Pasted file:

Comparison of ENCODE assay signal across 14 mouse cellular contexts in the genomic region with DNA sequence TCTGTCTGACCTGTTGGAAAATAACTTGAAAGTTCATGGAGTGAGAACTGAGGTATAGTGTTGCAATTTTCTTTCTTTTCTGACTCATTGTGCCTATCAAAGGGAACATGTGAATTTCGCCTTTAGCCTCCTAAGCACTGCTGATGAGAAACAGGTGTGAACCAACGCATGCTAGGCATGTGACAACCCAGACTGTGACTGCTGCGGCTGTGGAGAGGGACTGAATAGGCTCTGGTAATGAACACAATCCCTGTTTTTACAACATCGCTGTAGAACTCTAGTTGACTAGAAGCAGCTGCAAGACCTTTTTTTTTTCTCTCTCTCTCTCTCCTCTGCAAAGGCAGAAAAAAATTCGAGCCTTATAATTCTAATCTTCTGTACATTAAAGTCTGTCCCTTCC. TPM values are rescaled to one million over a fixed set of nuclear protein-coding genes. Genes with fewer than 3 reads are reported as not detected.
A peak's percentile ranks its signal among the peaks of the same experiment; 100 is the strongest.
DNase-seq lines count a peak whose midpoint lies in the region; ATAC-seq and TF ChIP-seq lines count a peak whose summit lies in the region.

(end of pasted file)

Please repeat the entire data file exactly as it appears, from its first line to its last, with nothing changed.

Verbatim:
Comparison of ENCODE assay signal across 14 mouse cellular contexts in the genomic region with DNA sequence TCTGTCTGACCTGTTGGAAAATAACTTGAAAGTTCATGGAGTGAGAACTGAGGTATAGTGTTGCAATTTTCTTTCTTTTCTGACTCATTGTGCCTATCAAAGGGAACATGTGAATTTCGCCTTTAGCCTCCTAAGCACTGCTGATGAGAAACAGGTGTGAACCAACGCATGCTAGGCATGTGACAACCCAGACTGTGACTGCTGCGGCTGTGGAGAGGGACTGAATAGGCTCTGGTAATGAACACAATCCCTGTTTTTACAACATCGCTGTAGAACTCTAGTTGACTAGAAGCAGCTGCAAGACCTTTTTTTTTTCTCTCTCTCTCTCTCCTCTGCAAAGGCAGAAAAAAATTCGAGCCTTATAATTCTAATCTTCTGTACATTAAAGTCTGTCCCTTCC. TPM values are rescaled to one million over a fixed set of nuclear protein-coding genes. Genes with fewer than 3 reads are reported as not detected.
A peak's percentile ranks its signal among the peaks of the same experiment; 100 is the strongest.
DNase-seq lines count a peak whose midpoint lies in the region; ATAC-seq and TF ChIP-seq lines count a peak whose summit lies in the region.